How much more are you willing to pay for 10 more centimetres of leg-room? Will you pay $12.95 for an egg and toast in your hotel room? $17.95 to get orange juice on the side? What about Wi-Fi - will you pay $9.95 for a service you could get free next door at Starbucks? Premiums are premium in the business-travel industry. Everyone is trying to figure out just how much business travellers are willing to pay to get the job done in comfort, and on time.
One trend in travel is tacking in the opposite direction: Fast, efficient and inexpensive transit systems, which ferry travellers from airports into the heart of cities, are cropping up across the country. Yet these cheaper, more eco-friendly options - express versions of existing modes of public transit - aren't attracting travellers en masse. In Vancouver, only 15 per cent of travellers are taking advantage of a new service. In Toronto, the number is a scant 3 per cent.
Maybe travellers simply aren't aware that plausible alternatives exist to pricey airport cab fares.
Both Vancouver and Montreal have newly improved, express transit systems; Saskatoon is upgrading to a direct route; Edmonton and Halifax are introducing systems for next year; and there's a long-term plan to run a dedicated train from Union Station in downtown Toronto to Pearson International Airport.
"There's no question that there's been a significant improvement in transit access to airports across Canada in the last five or six years," says Michael Roschlau, president and chief executive officer of the Canadian Urban Transit Association, which counts 120 transit systems and 15 government agencies among its members.
Historically, he says, municipal systems were seen as potentially unfair competition to coach and taxi operators.
But as airports slip out from under federal control with its sensitivities about subsidized competition, the new non-profit, private-sector organizations running most of the airports seem more interested in taking advantage of pre-existing infrastructure.
The result is that cabs and coaches are no longer your only, or even your best, options in many cities. So, where are you better off skipping the taxi stand?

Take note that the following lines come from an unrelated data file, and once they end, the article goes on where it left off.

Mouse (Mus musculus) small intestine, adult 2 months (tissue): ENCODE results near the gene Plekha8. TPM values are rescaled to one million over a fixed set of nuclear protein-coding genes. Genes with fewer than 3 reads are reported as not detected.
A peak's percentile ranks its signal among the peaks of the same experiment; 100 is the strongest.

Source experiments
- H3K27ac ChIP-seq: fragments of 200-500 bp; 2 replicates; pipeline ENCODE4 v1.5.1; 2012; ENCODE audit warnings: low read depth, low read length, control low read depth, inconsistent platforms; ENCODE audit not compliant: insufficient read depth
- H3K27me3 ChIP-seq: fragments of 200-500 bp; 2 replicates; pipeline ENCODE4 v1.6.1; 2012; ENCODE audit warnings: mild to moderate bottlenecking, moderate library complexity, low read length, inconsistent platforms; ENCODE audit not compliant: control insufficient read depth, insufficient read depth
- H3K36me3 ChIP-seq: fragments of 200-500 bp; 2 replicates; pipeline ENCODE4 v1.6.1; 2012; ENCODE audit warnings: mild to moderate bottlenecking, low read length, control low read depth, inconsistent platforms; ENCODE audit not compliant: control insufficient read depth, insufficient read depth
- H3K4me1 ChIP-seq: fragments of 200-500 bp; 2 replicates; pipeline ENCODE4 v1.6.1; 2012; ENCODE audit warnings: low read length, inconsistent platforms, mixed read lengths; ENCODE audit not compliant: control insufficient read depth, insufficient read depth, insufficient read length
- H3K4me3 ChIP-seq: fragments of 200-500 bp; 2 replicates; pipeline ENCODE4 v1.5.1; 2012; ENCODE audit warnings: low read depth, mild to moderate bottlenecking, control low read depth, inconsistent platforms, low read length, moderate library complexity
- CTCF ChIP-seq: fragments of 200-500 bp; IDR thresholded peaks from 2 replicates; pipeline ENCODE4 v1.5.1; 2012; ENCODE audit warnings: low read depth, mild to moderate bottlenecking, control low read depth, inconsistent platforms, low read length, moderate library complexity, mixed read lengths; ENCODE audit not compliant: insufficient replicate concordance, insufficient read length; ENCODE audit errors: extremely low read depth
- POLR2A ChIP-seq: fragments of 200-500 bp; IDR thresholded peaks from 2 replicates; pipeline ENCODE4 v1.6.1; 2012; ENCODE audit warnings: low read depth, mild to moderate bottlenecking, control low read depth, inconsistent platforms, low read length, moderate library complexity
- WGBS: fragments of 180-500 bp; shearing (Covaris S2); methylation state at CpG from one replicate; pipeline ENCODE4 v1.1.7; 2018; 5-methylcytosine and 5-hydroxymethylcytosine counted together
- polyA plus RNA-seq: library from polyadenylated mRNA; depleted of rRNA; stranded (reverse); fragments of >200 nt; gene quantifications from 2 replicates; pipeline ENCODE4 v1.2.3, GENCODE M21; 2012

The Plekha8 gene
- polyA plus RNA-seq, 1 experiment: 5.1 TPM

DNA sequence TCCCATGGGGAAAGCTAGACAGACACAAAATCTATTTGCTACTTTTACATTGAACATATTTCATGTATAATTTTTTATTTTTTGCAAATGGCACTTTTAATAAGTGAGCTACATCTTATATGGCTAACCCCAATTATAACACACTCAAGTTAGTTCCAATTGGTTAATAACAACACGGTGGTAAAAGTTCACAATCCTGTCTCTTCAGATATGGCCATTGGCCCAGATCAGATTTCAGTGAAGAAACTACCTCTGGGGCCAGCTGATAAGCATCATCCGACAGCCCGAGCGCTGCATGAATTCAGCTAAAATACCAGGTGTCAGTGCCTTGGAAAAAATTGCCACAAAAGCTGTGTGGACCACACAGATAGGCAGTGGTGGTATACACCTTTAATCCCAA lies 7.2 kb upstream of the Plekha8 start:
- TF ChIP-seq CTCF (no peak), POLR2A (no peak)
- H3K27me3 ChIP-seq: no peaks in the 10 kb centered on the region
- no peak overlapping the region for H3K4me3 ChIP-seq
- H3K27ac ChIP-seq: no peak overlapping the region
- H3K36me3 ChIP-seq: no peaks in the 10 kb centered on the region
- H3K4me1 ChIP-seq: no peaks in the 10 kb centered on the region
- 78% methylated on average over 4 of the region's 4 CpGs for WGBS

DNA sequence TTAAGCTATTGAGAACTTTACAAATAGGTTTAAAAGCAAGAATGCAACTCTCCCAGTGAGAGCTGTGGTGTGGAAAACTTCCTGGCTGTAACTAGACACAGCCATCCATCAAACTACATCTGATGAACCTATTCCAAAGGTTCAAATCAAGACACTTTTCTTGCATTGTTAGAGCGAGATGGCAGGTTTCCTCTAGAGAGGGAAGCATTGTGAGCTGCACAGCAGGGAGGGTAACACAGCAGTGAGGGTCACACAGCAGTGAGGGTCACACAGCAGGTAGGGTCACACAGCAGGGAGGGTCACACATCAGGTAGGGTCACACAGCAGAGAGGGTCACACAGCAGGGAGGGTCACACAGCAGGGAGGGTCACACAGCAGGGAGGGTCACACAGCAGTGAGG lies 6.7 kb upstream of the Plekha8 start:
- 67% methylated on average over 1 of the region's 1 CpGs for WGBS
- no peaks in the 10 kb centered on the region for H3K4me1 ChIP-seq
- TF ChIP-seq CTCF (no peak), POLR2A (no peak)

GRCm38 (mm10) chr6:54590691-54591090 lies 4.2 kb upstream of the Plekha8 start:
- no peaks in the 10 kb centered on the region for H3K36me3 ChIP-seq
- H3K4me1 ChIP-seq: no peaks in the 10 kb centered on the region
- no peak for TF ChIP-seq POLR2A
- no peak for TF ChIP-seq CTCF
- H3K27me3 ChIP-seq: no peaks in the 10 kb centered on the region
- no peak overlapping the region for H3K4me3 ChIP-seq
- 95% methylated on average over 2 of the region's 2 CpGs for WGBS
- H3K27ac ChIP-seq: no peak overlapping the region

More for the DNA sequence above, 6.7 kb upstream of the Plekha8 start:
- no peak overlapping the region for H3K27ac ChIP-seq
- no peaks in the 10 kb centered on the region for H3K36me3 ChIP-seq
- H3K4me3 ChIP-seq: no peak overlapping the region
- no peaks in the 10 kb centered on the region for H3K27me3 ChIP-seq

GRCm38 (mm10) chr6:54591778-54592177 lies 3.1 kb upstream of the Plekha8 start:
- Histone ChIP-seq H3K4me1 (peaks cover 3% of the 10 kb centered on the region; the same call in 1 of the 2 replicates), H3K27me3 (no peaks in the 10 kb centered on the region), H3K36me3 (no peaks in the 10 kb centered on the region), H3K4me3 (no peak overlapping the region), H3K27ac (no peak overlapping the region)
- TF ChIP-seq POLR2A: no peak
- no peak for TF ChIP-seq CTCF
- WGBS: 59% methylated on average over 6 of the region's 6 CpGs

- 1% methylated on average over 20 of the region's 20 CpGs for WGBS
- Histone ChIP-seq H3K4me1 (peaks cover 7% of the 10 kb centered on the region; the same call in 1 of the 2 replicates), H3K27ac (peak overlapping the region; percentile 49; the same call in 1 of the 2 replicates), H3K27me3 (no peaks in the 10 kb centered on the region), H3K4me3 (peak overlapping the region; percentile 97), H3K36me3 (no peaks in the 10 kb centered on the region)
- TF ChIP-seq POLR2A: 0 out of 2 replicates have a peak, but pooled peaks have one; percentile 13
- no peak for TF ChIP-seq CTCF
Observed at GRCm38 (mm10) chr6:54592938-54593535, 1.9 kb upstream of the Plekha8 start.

"Vancouver is unquestionably the best in the country," Roschlau says. The new SkyTrain stop, built for the Olympics, offers service every eight minutes and it takes 26 minutes to get from the airport to downtown's Waterfront station. The trains are designed with extra room for baggage, the seats set high enough up to stow the usual corporate travel-size bag. It costs $3.75 each way during the week, and $2.50 evenings and weekends, with a $5 surcharge for the first half of a return trip.
Saskatoon's circuitous airport bus route has meant travellers spent about 30 minutes on board before reaching downtown. But in September, the city is upgrading to a more direct route, which will cut the travel time in half, and being a dedicated airport bus, passengers are not expected to be cheek by jowl. The new service will still cost the usual Saskatoon transit rate of $2.75.
Well established if still not that well used, Ottawa's transit link is "by far the best bus-based system in North America," Roschlau says. Leaving every 10 to 15 minutes, the buses travel on reserved lanes and stop only at stations, eliminating delays and unpredictable travel times due to frequent stops and traffic. During rush hour, it's actually faster than a cab, taking about 20 minutes to reach downtown. It costs $3.
The 747 airport bus was introduced in March, and already demand has prompted the Montreal transit commission to double its frequency. It runs to and from Trudeau airport every 15 minutes, connects to the Metro at Lionel Groulx and Berri-UQAM downtown, has a front-of-the-bus luggage rack and costs $7.
Though it can be relatively quick for such a big city, the Toronto option does involve a transfer from the subway line at Kipling station to an express bus service. It can be a hassle with more than one bag, but if you're travelling light, the transit system can still get you to the airport in about 45 minutes for $3.
Thunder Bay and Winnipeg
Both offer local (but not express) service to the airport.
In the U.S.
The best systems are in Washington (from Reagan National airport), Atlanta, St. Louis, San Francisco, Chicago (both Midway and O'Hare), Miami and Cleveland.
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